Scenes of life - Week 012
Week 012 (23.11.20)
I glance through the corridor window instinctively checking for the weather. My sleepy eyes open wide as I spot the neighbour’s red car covered in a thin layer of frost. I stop on the landing and crane my neck to see more but there isn’t much more to see. Mist is enveloping the neighbourhood, softening the sharp edges of brick houses and limiting my vision to the foreground.
I leave the sight behind to make my way to the kitchen. Two mugs of tea brewed, I head back to the bedroom and open the curtains. In the distance, the world is tinted pink from an invisible sun, too low on the horizon to be seen. I sit on the windowsill watching the colours shift as the sun rises higher, swirling the mist into candy floss.
Bundled in layers of clothes, I step outside. My hands turn red at the cold and I smile. I know my fingers will hurt in a moment, the air around scalding me in an impression of warmth. I make my way to the garden door but it refuses to open. The lock is frozen in place. I laugh. I turn back, walk through the house, and step into the garden from the house back door. I lay my hands on the cold metal bar of the garden door lock. My skin protests at the touch but I ignore it. The layer of ice melts, my body still warm enough for this gentle frost.
The key slides into the lock and turns without a problem. I shift my focus to my bicycle resting against the house wall, unprotected from the elements. My saddle shines in the dim morning light. I put a finger on it and watch a small puddle of water form below my touch. My handlebars, bare and metallic, glint as I move the bicycle. I wonder briefly if my hands are going to stick to them even though I know it is not quite that cold. Experimentally, I close my fists around them. My skin is not sucked into the prison of ice.
I wheel the bike outside, close the door, and hop on the saddle. The wind batters the bare skin of my fingertips uncovered by my fingerless gloves. I savour the sensation, bitingly cold and yet burning. My skin is red raw. I wait until I cannot stand it before shoving my fingers in my mouth. They melt under the warmth of my breath, regaining a more natural colouring.
I glide through residential streets and cycle paths, my dull commute illuminated by the sparkles of frost and the mystery of mist all around. My head swivels left and right in an attempt to drink it all in, engrave the sights into memory.
A crow stands on the path ahead, unmoving. My fingers find the brakes, ready to stop and swerve past the bird but at the last minute they take flight. They remain low above the ground, my wheel parallel to their body. They fly on and for a few seconds, we work in tandem. The Brook Bridge looms closer and they soar into the air, leaving me behind, grinning like an idiot.
Past the supermarkets, across a busy road, and back into quiet cycle lanes, I stop and drop the bike to the ground. Camera to my eye, I step into the grass. I expect to feel the resistance of frost bitten earth but none comes. My shoes squelch into soft mud, the ground holding on to the warmth of summer still. Photo captured I return to my commute.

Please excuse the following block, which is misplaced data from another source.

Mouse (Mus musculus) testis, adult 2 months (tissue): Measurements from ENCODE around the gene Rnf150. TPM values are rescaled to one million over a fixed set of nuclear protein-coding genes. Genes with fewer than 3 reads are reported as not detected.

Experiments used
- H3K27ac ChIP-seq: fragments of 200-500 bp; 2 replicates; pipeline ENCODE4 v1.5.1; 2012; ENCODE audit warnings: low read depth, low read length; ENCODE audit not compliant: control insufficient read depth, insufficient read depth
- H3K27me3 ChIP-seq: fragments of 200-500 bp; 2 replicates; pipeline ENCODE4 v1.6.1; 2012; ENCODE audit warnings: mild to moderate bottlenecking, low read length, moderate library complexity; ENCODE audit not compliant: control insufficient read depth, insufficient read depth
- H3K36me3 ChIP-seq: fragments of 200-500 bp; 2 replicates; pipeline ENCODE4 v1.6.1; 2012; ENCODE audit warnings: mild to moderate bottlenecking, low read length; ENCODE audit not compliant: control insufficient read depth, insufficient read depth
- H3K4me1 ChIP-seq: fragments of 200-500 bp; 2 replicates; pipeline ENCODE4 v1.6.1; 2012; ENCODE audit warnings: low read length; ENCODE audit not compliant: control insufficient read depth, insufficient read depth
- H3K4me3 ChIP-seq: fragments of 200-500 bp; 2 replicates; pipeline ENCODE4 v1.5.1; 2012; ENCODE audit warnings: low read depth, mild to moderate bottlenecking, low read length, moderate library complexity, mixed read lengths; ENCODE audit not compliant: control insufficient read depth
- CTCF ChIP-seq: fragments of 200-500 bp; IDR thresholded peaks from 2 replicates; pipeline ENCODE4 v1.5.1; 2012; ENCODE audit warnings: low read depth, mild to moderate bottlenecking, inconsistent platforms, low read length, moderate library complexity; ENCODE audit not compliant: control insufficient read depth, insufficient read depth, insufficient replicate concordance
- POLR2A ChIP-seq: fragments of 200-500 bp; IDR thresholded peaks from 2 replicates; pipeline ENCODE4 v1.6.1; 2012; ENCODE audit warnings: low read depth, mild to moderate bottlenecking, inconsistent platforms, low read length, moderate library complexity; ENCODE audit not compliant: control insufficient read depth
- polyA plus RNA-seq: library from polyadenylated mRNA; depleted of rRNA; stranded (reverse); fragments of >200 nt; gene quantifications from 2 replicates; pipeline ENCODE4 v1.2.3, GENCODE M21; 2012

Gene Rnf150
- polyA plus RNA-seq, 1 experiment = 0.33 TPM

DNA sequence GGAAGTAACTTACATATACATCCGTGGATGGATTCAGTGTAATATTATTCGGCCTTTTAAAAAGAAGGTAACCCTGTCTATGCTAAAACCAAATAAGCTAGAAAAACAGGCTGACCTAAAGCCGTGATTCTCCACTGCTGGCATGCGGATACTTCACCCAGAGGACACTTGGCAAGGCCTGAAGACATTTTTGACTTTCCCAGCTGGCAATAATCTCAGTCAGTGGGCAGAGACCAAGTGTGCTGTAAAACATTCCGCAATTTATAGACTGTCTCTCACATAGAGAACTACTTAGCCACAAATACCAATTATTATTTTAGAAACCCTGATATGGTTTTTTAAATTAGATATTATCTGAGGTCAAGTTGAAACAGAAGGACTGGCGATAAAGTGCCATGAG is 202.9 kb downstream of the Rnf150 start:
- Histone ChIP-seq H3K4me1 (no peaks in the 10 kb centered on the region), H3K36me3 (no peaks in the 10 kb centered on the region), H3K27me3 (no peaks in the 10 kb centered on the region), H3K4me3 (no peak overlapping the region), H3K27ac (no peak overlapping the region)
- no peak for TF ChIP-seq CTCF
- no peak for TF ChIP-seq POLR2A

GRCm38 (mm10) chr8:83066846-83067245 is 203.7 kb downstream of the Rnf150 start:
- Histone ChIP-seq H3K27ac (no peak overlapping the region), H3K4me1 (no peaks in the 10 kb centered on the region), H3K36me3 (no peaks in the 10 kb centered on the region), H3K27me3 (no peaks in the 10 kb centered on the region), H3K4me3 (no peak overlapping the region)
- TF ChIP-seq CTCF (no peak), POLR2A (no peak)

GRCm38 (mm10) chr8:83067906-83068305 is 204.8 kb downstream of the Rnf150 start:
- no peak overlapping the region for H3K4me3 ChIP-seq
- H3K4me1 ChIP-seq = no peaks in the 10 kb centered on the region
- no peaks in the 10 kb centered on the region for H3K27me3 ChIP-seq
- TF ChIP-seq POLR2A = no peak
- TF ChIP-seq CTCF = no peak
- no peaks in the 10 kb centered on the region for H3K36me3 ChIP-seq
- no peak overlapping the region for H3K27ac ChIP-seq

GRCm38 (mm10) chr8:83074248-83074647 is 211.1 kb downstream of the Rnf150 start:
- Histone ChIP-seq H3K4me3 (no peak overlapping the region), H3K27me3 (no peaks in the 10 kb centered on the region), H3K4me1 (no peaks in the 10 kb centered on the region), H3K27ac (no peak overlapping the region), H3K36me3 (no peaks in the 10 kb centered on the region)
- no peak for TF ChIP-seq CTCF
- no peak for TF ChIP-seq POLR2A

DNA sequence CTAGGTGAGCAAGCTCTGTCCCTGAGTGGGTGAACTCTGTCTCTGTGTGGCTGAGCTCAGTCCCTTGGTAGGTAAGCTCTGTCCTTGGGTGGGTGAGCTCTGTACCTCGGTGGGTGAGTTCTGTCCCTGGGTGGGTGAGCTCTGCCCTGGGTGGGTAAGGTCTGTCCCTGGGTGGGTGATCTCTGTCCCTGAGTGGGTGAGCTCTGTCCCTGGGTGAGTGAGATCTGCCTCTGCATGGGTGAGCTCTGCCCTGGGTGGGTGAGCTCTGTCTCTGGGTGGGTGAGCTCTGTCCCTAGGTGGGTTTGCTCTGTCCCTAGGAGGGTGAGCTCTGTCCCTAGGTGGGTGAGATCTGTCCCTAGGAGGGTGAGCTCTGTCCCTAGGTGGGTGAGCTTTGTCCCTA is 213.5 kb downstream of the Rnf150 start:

At work, window wide open as a makeshift counter, I shiver. My muscles tense at the strain of keeping me warm, my fingers jaggedly dancing on the keyboard as I reply to e-mails. I drink tea after tea in an attempt to remain warm but nothing works until early in the afternoon. The sun hovers above the barrage of trees between the garage and my workplace. It hits the perspex screen designed to protect me against Covid, dispersing the light and heat of its molten core onto my face. My eyes close against the violence of it and my head tilts upwards to welcome the feeling of warmth. Under the layers of clothes I am wearing, my body heats up fast, sweat building along my spine, but I refuse to take my jumper off. I am like an animal attempting to store the sun inside their body, trapping it for future use.
In the evening, my body still warm from the afternoon sun, I sail through town. The mist is long gone, leaving the city visible. Each street is illuminated by lampposts and Christmas decorations. The bulbs, yellow and warm, of the city centre decorations catch me by surprise. I did not expect to see banners of lights stretching from building to building across the main shopping thoroughfare. I know it is almost December, less than a month until Christmas but it feels odd to see the lights as if everything is normal. Below their wide sweeping arch, the wooden house of the Christmas market are eerily missing, as if the Council had not completed their Christmas to-do list yet. Only, the list will never get completed this year, the wooden houses staying locked in their storage units. A few stray pedestrians wander the streets, dodging queues for the most popular shops. I zigzag my way out of town and back onto residential streets.
My neighbour’s red car hasn’t moved but it is no longer catching the light in hundreds of ice fragments. The door of their house is ajar. I prepare myself to greet them but they don’t see me. Their heads bob up and down between the light switch and the illuminated decorations they have just put up. The lights flicker blue and green, a cascade of yellow and red following.